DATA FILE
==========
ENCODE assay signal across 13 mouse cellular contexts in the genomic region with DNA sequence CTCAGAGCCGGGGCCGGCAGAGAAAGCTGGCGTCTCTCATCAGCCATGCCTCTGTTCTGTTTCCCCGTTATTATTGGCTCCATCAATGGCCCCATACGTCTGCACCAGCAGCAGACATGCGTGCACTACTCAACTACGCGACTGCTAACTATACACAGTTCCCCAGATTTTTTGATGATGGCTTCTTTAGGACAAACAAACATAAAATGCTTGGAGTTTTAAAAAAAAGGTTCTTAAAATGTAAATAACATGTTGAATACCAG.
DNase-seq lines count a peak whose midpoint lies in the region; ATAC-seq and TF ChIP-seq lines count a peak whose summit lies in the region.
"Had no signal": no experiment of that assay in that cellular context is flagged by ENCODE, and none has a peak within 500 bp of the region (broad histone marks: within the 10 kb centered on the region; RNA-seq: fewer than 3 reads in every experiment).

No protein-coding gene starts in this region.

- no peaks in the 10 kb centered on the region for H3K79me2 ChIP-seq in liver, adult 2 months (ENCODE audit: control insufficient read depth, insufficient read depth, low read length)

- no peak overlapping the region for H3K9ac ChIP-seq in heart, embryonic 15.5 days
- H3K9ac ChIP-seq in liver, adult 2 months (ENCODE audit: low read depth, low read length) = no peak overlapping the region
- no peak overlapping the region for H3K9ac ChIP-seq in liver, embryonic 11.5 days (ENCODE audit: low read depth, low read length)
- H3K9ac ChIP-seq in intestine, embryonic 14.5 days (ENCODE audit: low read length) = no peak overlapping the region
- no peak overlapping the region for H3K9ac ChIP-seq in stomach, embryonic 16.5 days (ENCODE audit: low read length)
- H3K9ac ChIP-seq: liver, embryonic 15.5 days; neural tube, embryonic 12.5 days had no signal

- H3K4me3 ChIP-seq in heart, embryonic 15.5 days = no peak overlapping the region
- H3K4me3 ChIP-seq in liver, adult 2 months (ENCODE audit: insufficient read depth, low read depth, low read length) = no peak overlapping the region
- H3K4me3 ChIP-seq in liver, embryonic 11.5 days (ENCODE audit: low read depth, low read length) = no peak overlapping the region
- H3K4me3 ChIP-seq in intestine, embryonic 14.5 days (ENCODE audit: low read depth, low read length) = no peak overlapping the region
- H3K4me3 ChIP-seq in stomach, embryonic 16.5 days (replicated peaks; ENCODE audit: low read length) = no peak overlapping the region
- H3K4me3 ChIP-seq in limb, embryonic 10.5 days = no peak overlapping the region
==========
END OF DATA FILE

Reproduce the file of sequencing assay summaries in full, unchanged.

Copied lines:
ENCODE assay signal across 13 mouse cellular contexts in the genomic region with DNA sequence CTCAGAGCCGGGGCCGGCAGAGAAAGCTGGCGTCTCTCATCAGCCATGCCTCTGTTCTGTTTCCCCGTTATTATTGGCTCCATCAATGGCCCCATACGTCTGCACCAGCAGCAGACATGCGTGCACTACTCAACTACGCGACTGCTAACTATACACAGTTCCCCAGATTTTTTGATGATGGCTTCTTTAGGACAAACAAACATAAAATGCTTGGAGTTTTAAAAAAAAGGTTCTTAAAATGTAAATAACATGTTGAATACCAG.
DNase-seq lines count a peak whose midpoint lies in the region; ATAC-seq and TF ChIP-seq lines count a peak whose summit lies in the region.
"Had no signal": no experiment of that assay in that cellular context is flagged by ENCODE, and none has a peak within 500 bp of the region (broad histone marks: within the 10 kb centered on the region; RNA-seq: fewer than 3 reads in every experiment).

No protein-coding gene starts in this region.

- no peaks in the 10 kb centered on the region for H3K79me2 ChIP-seq in liver, adult 2 months (ENCODE audit: control insufficient read depth, insufficient read depth, low read length)

- no peak overlapping the region for H3K9ac ChIP-seq in heart, embryonic 15.5 days
- H3K9ac ChIP-seq in liver, adult 2 months (ENCODE audit: low read depth, low read length) = no peak overlapping the region
- no peak overlapping the region for H3K9ac ChIP-seq in liver, embryonic 11.5 days (ENCODE audit: low read depth, low read length)
- H3K9ac ChIP-seq in intestine, embryonic 14.5 days (ENCODE audit: low read length) = no peak overlapping the region
- no peak overlapping the region for H3K9ac ChIP-seq in stomach, embryonic 16.5 days (ENCODE audit: low read length)
- H3K9ac ChIP-seq: liver, embryonic 15.5 days; neural tube, embryonic 12.5 days had no signal

- H3K4me3 ChIP-seq in heart, embryonic 15.5 days = no peak overlapping the region
- H3K4me3 ChIP-seq in liver, adult 2 months (ENCODE audit: insufficient read depth, low read depth, low read length) = no peak overlapping the region
- H3K4me3 ChIP-seq in liver, embryonic 11.5 days (ENCODE audit: low read depth, low read length) = no peak overlapping the region
- H3K4me3 ChIP-seq in intestine, embryonic 14.5 days (ENCODE audit: low read depth, low read length) = no peak overlapping the region
- H3K4me3 ChIP-seq in stomach, embryonic 16.5 days (replicated peaks; ENCODE audit: low read length) = no peak overlapping the region
- H3K4me3 ChIP-seq in limb, embryonic 10.5 days = no peak overlapping the region